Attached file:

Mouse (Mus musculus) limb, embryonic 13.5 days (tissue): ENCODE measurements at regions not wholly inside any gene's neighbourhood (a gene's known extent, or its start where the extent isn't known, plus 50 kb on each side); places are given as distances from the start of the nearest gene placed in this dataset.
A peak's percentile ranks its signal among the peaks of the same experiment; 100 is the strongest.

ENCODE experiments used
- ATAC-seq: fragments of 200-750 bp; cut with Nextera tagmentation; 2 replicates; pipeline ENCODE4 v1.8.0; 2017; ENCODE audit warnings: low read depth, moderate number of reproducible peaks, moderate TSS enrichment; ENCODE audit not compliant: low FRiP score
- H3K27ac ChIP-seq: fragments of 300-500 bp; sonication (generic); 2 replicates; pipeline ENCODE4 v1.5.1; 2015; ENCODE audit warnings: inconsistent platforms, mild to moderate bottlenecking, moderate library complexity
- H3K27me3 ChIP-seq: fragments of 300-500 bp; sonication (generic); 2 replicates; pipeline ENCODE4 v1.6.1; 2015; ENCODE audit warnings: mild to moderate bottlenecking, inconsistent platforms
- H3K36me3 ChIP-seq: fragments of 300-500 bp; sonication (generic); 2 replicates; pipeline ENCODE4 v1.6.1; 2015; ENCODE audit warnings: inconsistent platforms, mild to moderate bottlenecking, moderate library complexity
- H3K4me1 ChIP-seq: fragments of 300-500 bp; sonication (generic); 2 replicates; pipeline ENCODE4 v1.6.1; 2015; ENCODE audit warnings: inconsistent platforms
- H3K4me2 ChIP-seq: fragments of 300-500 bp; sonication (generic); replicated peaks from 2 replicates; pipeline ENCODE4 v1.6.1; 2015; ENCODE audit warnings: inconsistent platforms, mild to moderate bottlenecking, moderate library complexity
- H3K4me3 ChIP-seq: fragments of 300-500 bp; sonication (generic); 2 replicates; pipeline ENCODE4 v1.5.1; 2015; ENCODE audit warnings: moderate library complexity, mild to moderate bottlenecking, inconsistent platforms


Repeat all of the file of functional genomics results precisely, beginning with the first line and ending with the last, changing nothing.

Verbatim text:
Mouse (Mus musculus) limb, embryonic 13.5 days (tissue): ENCODE measurements at regions not wholly inside any gene's neighbourhood (a gene's known extent, or its start where the extent isn't known, plus 50 kb on each side); places are given as distances from the start of the nearest gene placed in this dataset.
A peak's percentile ranks its signal among the peaks of the same experiment; 100 is the strongest.

ENCODE experiments used
- ATAC-seq: fragments of 200-750 bp; cut with Nextera tagmentation; 2 replicates; pipeline ENCODE4 v1.8.0; 2017; ENCODE audit warnings: low read depth, moderate number of reproducible peaks, moderate TSS enrichment; ENCODE audit not compliant: low FRiP score
- H3K27ac ChIP-seq: fragments of 300-500 bp; sonication (generic); 2 replicates; pipeline ENCODE4 v1.5.1; 2015; ENCODE audit warnings: inconsistent platforms, mild to moderate bottlenecking, moderate library complexity
- H3K27me3 ChIP-seq: fragments of 300-500 bp; sonication (generic); 2 replicates; pipeline ENCODE4 v1.6.1; 2015; ENCODE audit warnings: mild to moderate bottlenecking, inconsistent platforms
- H3K36me3 ChIP-seq: fragments of 300-500 bp; sonication (generic); 2 replicates; pipeline ENCODE4 v1.6.1; 2015; ENCODE audit warnings: inconsistent platforms, mild to moderate bottlenecking, moderate library complexity
- H3K4me1 ChIP-seq: fragments of 300-500 bp; sonication (generic); 2 replicates; pipeline ENCODE4 v1.6.1; 2015; ENCODE audit warnings: inconsistent platforms
- H3K4me2 ChIP-seq: fragments of 300-500 bp; sonication (generic); replicated peaks from 2 replicates; pipeline ENCODE4 v1.6.1; 2015; ENCODE audit warnings: inconsistent platforms, mild to moderate bottlenecking, moderate library complexity
- H3K4me3 ChIP-seq: fragments of 300-500 bp; sonication (generic); 2 replicates; pipeline ENCODE4 v1.5.1; 2015; ENCODE audit warnings: moderate library complexity, mild to moderate bottlenecking, inconsistent platforms